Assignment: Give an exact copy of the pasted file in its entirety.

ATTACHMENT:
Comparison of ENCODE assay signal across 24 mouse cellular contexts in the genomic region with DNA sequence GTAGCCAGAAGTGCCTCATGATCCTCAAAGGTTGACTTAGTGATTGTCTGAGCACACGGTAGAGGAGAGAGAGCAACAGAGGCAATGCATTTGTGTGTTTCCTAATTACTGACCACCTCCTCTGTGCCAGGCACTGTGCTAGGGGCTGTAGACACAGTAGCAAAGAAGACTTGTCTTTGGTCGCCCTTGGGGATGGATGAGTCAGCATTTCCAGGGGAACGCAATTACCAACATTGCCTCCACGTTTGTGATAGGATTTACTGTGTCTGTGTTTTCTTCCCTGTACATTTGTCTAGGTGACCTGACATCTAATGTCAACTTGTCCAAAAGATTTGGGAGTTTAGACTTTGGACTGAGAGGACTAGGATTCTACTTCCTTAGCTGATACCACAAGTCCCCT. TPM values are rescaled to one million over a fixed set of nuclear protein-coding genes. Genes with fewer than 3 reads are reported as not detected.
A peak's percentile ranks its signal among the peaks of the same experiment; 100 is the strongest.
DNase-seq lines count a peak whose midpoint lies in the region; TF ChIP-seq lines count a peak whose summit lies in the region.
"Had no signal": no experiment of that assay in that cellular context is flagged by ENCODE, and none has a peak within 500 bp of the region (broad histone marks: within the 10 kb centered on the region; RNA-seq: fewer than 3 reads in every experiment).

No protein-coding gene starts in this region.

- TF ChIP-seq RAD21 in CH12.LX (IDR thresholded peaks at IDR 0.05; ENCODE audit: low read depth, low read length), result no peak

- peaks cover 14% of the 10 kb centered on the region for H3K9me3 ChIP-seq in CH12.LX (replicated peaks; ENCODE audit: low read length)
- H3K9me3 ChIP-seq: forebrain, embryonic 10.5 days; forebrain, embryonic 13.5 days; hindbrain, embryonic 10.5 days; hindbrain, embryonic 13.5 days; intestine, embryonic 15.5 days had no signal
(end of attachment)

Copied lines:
Comparison of ENCODE assay signal across 24 mouse cellular contexts in the genomic region with DNA sequence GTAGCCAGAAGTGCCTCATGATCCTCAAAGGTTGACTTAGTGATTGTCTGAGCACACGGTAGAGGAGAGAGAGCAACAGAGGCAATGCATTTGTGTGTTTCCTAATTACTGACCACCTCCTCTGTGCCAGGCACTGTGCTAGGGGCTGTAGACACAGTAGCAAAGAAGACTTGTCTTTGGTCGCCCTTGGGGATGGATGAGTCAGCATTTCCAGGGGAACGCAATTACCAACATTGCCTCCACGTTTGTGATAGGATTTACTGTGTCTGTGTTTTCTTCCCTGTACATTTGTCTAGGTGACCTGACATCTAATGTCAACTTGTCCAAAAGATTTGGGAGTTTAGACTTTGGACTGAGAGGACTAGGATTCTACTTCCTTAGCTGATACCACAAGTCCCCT. TPM values are rescaled to one million over a fixed set of nuclear protein-coding genes. Genes with fewer than 3 reads are reported as not detected.
A peak's percentile ranks its signal among the peaks of the same experiment; 100 is the strongest.
DNase-seq lines count a peak whose midpoint lies in the region; TF ChIP-seq lines count a peak whose summit lies in the region.
"Had no signal": no experiment of that assay in that cellular context is flagged by ENCODE, and none has a peak within 500 bp of the region (broad histone marks: within the 10 kb centered on the region; RNA-seq: fewer than 3 reads in every experiment).

No protein-coding gene starts in this region.

- TF ChIP-seq RAD21 in CH12.LX (IDR thresholded peaks at IDR 0.05; ENCODE audit: low read depth, low read length), result no peak

- peaks cover 14% of the 10 kb centered on the region for H3K9me3 ChIP-seq in CH12.LX (replicated peaks; ENCODE audit: low read length)
- H3K9me3 ChIP-seq: forebrain, embryonic 10.5 days; forebrain, embryonic 13.5 days; hindbrain, embryonic 10.5 days; hindbrain, embryonic 13.5 days; intestine, embryonic 15.5 days had no signal